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Calculators with spreadsheets
07-03-2018, 03:32 PM
Post: #1
Calculators with spreadsheets
Now obviously, the HP palmtops are king here, having Lotus 1-2-3 built-in, but this is a feature offered on some graphing/scientific calculators as well. These spreadsheet programs are typically very scaled down compared to anything on a computer, but I find they can still be useful, especially for problems where you've got multiple inputs and outputs, tabulated data, etc. See the attached screenshot for an example of a simple binomial probability distribution worksheet from my Casio fx-9860g Slim.

I haven't played with all the calculator spreadsheets that are available, so I'm wondering which ones are particularly good. This is what I know so far...

- Casio fx-9860 family: 26x999 limit, support for formulas and text labels, but no formatting. Fast and easy to use, so it's useful for simple worksheets or a very bare-bones account register.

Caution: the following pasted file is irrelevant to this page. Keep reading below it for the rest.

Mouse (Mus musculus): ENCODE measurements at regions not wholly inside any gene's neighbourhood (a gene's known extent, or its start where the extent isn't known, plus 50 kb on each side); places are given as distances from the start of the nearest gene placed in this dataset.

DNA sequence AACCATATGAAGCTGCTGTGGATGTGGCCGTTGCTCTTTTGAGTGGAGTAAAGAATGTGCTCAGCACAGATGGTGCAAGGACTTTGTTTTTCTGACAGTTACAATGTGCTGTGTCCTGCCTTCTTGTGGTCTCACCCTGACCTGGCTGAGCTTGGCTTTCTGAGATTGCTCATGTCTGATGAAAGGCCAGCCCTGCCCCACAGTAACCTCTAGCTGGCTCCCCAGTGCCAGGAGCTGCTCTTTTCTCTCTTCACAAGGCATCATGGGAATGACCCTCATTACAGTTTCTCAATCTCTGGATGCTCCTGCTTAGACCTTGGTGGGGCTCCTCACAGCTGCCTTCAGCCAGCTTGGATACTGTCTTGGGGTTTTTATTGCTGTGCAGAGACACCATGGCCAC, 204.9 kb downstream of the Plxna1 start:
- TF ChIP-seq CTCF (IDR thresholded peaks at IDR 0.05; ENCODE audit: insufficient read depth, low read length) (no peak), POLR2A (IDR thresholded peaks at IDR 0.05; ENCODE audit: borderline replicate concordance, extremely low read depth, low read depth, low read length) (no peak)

- Casio Prizm family: I haven't tried it, but the manual makes it look basically the same as the fx-9860 version, but with the ability to format cell colors, either statically or with conditional formats.
- Casio fx-991EX ClassWiz: 5x41, no way to save multiple files, data is deleted when you exit spreadsheet mode. Fairly useless.
- TI-84 Plus CE (CellSheet app): Mostly the same as Casio's, but it's in color (and running on a Z80 instead of an SH-4, so it's noticeably slower). The UI isn't as streamlined either. But you can do some simple number formatting. I actually had it lock up on me once, and I had to hard-reset the calculator and restore a backup.